1. cm says:

    thanks -works great

  2. Eric P says:

    THis is absolutely fantastic! I am getting a curious result though, and I am not sure what to make of it.

    if I pass the URL from my logs through the function, it is successful at returning the root domain, unless the string was going to the web root.

    For example, If the entered string was http://www.google.com, the function returns a null, if the string was http://www.google.com/calendar?tab=mc , it properly returns google.com. Is the missing slash at the end of the input string the culprit?

  3. Eric P says:

    Never mind…I found that for whatever reason, my logging software is adding scads of whitespace to the right of the site if the entry goes directly to the root website causing the record to exceed the allowed length of the variable. If I use an rtrim(site), everything works as it should. I wll be contacting the programmers of the logging software.

    Thanks a million for this!!

  4. Edward says:

    Thank you very much!

  5. Jerry @ Moonvalley Software says:

    Thanks for the tips and the sample, very helpful.

  6. Robert Lorbeer says:

    Nice. Thank you for your generosity.

  7. R B says:

    merci, but how about ‘http://google.com.au’

  8. Dmitry says:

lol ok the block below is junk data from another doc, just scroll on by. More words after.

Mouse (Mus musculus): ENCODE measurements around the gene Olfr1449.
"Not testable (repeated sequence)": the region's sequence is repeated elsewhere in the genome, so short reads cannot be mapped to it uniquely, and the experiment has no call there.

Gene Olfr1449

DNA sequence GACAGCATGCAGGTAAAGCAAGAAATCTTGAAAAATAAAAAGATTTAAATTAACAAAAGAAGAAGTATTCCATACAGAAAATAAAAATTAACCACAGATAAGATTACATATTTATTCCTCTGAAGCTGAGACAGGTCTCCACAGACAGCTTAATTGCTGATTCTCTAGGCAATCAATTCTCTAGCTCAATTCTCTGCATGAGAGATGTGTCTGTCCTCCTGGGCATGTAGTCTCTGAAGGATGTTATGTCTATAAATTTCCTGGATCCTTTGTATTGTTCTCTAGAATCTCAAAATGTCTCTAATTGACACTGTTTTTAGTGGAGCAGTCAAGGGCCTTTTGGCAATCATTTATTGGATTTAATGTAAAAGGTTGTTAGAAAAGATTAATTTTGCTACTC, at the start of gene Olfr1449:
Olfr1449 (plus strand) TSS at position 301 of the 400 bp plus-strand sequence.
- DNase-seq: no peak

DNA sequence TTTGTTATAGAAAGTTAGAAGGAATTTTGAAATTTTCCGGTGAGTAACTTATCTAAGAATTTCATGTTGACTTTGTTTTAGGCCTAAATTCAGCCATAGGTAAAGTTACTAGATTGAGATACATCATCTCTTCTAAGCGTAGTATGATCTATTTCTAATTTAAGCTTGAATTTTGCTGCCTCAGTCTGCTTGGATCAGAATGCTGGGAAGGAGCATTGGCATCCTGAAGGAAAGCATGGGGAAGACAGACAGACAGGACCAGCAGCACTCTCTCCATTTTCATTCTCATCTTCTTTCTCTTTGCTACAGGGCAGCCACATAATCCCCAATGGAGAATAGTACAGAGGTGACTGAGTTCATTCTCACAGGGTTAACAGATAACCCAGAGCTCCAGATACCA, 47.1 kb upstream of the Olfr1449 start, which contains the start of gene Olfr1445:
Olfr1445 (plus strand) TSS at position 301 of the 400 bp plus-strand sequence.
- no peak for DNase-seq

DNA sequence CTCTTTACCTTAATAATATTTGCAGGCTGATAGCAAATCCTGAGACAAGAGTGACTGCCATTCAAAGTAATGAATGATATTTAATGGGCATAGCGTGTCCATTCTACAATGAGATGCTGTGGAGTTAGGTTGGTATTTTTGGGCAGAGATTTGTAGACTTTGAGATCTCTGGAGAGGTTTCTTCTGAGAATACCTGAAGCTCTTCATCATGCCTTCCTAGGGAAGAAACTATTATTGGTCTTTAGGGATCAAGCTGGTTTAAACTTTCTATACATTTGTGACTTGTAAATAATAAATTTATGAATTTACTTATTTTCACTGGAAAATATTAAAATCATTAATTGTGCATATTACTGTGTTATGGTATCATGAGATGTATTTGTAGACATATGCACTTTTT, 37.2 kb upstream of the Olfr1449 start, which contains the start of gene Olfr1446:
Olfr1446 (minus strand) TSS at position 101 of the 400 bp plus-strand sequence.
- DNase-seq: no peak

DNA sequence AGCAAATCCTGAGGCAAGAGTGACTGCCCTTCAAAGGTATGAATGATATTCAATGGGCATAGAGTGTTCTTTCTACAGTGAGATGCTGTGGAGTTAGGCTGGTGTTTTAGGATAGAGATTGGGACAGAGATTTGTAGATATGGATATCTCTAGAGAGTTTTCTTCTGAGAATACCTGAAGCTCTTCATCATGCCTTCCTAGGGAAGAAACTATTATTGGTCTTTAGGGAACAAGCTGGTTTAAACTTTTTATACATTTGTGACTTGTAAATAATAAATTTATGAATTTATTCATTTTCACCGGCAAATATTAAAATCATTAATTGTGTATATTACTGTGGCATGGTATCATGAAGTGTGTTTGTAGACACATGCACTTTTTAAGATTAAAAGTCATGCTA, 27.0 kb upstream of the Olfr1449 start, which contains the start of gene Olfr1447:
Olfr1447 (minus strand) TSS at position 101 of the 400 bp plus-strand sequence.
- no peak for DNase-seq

the script is required to be improved, because it will not work on names like
    http://md.com.ua or http://mdx.com.ua or any similar…

  9. Jeff says:

    Nice – this is a great function!

  10. Thanks – just what I needed! It’s a nice idea to use PARSENAME to get the subdomains.

  11. TomM says:

    So .. for the part of this where you are triggering the function, my table name is syslogB, and I assume that goes in place of the “hitcounter” tablename, but when I run the SQL part to trigger the function (which created with no problem) I get an error….

    ‘Msg 207, Level 16, State 1, Line 2
    Invalid column name ‘referer’.
    Msg 4121, Level 16, State 1, Line 2
    Cannot find either column “dbo” or the user-defined function or aggregate “dbo.parsedomain”, or the name is ambiguous.’

    Any thoughts would be appreciated…

  12. The Dude says:

    Very cool…

  13. VALVE says:

    thanks..

  14. Grant says:

    very nice thanks.

  15. Andrew says:

    Brilliant, thank you so much for this script.

  16. harvest316 says:

    This works better:

    ALTER FUNCTION dbo.spExtractDomainFromURL ( @strURL NVARCHAR(1000) )
    RETURNS NVARCHAR(100)
    –Posted at http://stackoverflow.com/a/20808097/391101
    AS
    BEGIN
    –Strip Protocol
    SELECT @strURL = SUBSTRING(@strURL, CHARINDEX('://', @strURL) + 3, 999)

    — Strip www subdomain
    IF LEFT(@strURL, 4) = 'www.'
    SELECT @strURL = SUBSTRING(@strURL, 5, 999)

    — Strip Path
    IF CHARINDEX('/', @strURL) > 0
    SELECT @strURL = LEFT(@strURL, CHARINDEX('/', @strURL) – 1)

    –Unless you iterate through a list of TLDs, you can't differentiate between subdomain.example.com and example.com.au
    –I decided against this because it's slower, and the TLD list requires maintenance

    RETURN @strURL
    END